Michael Savage is a conservative talk show host. Kind of like Rush Limbaugh, but not as popular. He recently heard about how atheists at Dartmouth were going to hold an event where Mother Teresa‘s legacy was discussed, with a nod to Christopher Hitchens‘ evisceration of her in his book The Missionary Position.
But since you’re not supposed to talk about Mother Teresa in anything but a positive light, Savage decided to call the students names instead of having a productive discussion about the subject (beginning at the 1:00 mark):
… I’d like to point you to an article that came out tonight that’s rather troublesome. I don’t know whether I’m gonna ruin your night, but there’s a group of snot-nosed elite children who have never worked a day in their lives at Dartmouth College, which is one of the worst colleges in America. It used to be one of the best colleges, and then it suddenly became like all of the Ivy League institutions of lower living, that used to be known as institutions of higher learning, but Michael Savage retitled them institutions of lower living — Degenerates from top to bottom running everything. And now it reaches a new low. An atheist group at Dartmouth College is planning an anti-Mother Teresa event, if you believe this…
Savage references the campus-wide email the Atheists, Humanists, Agnostics at Dartmouth sent out which refers to Mother Teresa as a “lying, thieving Albanian dwarf.” Those are Hitchens’ infamous words, of course, but Savage didn’t make that clear. He makes it sound like the Dartmouth students were just throwing ad hominem attacks her way. They weren’t.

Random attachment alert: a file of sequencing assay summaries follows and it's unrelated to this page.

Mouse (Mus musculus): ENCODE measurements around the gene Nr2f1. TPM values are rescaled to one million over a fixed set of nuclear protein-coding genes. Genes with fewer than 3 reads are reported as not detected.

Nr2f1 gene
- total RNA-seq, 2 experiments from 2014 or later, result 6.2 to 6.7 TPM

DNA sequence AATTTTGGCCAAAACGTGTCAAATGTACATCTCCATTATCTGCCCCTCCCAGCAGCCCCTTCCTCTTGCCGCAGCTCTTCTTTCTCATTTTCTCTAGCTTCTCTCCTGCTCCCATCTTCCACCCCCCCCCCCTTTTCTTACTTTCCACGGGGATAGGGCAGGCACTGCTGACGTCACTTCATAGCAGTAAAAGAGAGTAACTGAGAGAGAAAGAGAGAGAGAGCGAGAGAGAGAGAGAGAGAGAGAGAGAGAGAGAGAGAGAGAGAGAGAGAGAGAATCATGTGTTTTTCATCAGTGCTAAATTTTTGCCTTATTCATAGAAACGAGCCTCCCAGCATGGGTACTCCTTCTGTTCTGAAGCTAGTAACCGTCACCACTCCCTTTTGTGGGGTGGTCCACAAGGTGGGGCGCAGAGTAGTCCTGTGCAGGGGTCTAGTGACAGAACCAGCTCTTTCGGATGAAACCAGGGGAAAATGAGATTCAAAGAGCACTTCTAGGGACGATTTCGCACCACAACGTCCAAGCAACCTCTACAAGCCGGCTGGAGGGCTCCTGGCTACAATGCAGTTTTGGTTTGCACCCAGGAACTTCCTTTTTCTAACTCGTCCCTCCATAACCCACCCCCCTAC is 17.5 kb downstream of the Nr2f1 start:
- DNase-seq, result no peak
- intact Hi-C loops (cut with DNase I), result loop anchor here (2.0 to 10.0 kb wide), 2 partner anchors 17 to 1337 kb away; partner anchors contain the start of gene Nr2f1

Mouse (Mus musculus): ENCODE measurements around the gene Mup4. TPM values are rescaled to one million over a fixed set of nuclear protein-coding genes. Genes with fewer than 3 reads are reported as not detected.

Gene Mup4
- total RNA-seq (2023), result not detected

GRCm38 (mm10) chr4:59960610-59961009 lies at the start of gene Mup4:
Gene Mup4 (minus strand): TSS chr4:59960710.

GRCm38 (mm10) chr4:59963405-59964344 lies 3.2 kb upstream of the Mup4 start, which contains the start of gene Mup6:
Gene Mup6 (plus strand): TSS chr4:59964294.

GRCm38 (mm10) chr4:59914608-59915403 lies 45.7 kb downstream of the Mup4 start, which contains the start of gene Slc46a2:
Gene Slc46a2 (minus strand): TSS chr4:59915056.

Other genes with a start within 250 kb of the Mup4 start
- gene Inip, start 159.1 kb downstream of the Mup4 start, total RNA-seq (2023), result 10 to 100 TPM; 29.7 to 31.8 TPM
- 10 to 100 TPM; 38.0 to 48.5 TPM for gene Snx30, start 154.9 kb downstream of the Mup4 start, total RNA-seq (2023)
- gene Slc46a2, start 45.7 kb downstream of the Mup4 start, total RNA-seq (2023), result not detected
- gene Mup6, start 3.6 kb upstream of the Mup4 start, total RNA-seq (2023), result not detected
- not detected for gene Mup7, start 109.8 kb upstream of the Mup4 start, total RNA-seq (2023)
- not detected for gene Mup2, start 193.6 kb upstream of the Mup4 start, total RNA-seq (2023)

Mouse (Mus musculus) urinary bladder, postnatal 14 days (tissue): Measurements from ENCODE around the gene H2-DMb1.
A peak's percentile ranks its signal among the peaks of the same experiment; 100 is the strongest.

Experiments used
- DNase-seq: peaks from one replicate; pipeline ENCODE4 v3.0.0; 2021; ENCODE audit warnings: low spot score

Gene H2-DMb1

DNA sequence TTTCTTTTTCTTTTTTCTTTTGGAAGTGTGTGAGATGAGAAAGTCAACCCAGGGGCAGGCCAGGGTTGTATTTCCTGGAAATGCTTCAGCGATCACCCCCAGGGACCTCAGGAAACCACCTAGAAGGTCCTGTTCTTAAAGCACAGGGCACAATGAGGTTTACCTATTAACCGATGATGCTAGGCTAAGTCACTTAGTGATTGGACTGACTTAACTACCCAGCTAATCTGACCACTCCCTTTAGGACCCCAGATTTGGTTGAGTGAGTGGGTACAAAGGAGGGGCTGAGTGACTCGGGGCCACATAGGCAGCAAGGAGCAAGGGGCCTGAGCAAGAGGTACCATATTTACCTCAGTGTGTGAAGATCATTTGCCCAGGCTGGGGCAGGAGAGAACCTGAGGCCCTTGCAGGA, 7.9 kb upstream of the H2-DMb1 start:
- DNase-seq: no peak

If Savage really wanted to have this discussion, he could have easily invited one of the students running the event on air to discuss the criticism. He didn’t do that. He just attacked them from afar because they dared to discuss a taboo subject.
This is what I love about college atheist groups. They tackle subjects very few groups would want to talk about, whether it’s the existence of God, the notion of religion being a negative force in the world, or the legacy of perceived saints. People should be cheering on those discussions and welcoming the opportunity to defend their side of the issue.
Asking tough questions isn’t the problem. Criticizing the very idea of these discussions in the first place is. Savage should know better.
(Thanks to Justin for the link)